Our Medical Confidentiality Lost - All Our freedoms to follow

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Our Medical Confidentiality Lost - All Our freedoms to follow
« on: October 16, 2013, 11:33:45 PM »

Here is a little something being quietly slipped in under the radar which I feel should be forwarded for others
information as this free divulgence of all our personal medical data is commencing in the coming weeks -  if not
already begun.
There are many points here that give me cause for some concern. For instance, it is via “NHS England” who
freely admit that they are in fact, working to a commercial  “business plan” which by definition, must mean
that they are working toward their own profit first and foremost (it could hardly be called a ‘business plan’ if this
were not the case)
Who exactly  are NHS Englands partners, the Health and Social Care Information Centre (HSCIC)??
If partners of NHS England, then they too must meet the commercial definition it would seem.
The link to the relevant website page is this:  http://www.nhs.uk/NHSEngland/thenhs/records/healthrecords/Pages/care-data.aspx
I’ve copied that web page article below and as you’ll see, it is already ambiguous, if not self-contradictory, since it claims that the
record “will not contain information that identifies you” yet in the following paragraphs they say that if you do not want that
information, “that  identifies you” from being shared outside your GP practice, then you should “talk to your GP” or practice staff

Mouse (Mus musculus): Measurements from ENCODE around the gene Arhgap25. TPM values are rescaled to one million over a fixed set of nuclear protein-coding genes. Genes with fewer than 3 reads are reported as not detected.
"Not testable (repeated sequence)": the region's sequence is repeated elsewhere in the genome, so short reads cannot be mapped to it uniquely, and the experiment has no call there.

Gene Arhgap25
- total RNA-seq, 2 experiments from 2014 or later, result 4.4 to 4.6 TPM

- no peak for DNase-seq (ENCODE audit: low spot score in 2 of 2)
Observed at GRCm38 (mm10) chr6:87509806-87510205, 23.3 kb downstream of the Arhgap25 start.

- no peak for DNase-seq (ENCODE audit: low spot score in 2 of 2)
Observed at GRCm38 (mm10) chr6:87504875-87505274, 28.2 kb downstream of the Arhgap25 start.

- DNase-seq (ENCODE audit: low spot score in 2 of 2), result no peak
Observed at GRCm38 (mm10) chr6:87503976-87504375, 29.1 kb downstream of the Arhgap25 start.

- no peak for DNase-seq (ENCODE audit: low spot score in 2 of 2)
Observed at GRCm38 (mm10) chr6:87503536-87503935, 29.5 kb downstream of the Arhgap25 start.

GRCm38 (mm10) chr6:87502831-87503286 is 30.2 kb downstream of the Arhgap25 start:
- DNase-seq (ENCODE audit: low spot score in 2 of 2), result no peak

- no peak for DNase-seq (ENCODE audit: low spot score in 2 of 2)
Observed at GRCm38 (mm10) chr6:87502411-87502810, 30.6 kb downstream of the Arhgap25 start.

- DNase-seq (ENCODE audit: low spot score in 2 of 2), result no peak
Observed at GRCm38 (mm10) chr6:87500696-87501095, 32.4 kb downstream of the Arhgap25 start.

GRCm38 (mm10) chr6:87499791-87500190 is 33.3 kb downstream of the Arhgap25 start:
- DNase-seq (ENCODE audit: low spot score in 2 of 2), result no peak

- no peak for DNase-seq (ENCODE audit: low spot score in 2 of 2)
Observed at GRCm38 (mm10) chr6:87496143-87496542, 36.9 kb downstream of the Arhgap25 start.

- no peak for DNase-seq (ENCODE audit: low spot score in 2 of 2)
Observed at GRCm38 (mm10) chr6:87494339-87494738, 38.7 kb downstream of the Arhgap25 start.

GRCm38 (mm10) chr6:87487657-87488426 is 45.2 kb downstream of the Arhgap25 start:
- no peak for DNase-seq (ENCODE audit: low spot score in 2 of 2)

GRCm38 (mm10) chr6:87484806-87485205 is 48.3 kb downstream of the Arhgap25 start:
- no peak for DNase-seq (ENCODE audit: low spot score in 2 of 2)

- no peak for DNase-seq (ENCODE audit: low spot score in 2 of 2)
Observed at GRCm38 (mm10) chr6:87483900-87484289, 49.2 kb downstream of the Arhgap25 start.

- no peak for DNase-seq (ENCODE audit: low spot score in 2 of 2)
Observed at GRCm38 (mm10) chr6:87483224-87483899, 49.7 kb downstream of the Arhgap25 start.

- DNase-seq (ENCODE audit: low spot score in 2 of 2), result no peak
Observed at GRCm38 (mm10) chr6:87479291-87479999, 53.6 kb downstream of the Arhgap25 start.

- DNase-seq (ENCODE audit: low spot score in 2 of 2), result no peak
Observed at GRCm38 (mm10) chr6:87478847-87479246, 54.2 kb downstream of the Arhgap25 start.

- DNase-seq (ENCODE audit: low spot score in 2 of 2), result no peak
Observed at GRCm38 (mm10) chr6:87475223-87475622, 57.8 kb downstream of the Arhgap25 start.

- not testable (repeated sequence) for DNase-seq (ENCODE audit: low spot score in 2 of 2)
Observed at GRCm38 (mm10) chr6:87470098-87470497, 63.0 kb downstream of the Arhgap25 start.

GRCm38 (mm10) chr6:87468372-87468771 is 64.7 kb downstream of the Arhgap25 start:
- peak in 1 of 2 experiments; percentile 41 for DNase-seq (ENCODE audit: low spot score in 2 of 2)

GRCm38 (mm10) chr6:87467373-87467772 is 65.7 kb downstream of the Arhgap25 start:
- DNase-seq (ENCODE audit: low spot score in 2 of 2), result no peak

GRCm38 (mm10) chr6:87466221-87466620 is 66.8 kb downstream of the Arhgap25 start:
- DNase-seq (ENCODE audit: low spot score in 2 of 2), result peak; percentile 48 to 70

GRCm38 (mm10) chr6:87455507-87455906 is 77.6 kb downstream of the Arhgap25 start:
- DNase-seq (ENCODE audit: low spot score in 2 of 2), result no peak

members, hence, the data DOES quite clearly identify you.  Your NI No: and postcode is about as exact an ID as it gets after all.
Those who may, quite reasonably, wish to object to dissemination of their private medical data are being, not so subtly, singled out
as shall we say, “unusual”  people in that they are now asked to approach the practice staff in person in order to make such reasonable
objection against the ‘sharing’ of their private medical data.  Why is that we are now deemed to have “opted in” to such intimate personal
disclosures when in actual fact, most people are not even aware that this is taking place at all?  And why are we being ‘nudged’ into
personally approaching medical staff should we object to this when a simple written notification would suffice?  Obviously, any
member of the public approaching such medical staff with a perfectly reasonable objection and request to opt out would be in an extremely
vulnerable position should even the slightest disagreement or dispute arise as a result
They also risibly, call this a “Secure” system despite all the Hacks and the fact that our govt has already arranged for all this critically
personal data to be stored in “The cloud”  - upon mainly American Servers – and whilst blithely ignoring the fact that the Americans
have passed a law which permits them to trawl through all such records on their ‘cloud’ as they see fit and whilst being immune from
prosecution themselves..  “Secure”?  -  Not Hardly!
Personally, I’ve simply sent a written notification to my practice informing them that I wish to opt out completely.
Perhaps a medically qualified friend could look into this in more detail?


How sharing information in your medical records can help the NHS to provide better care
A modern information system has been developed, which will make increased use of information from medical records with the intention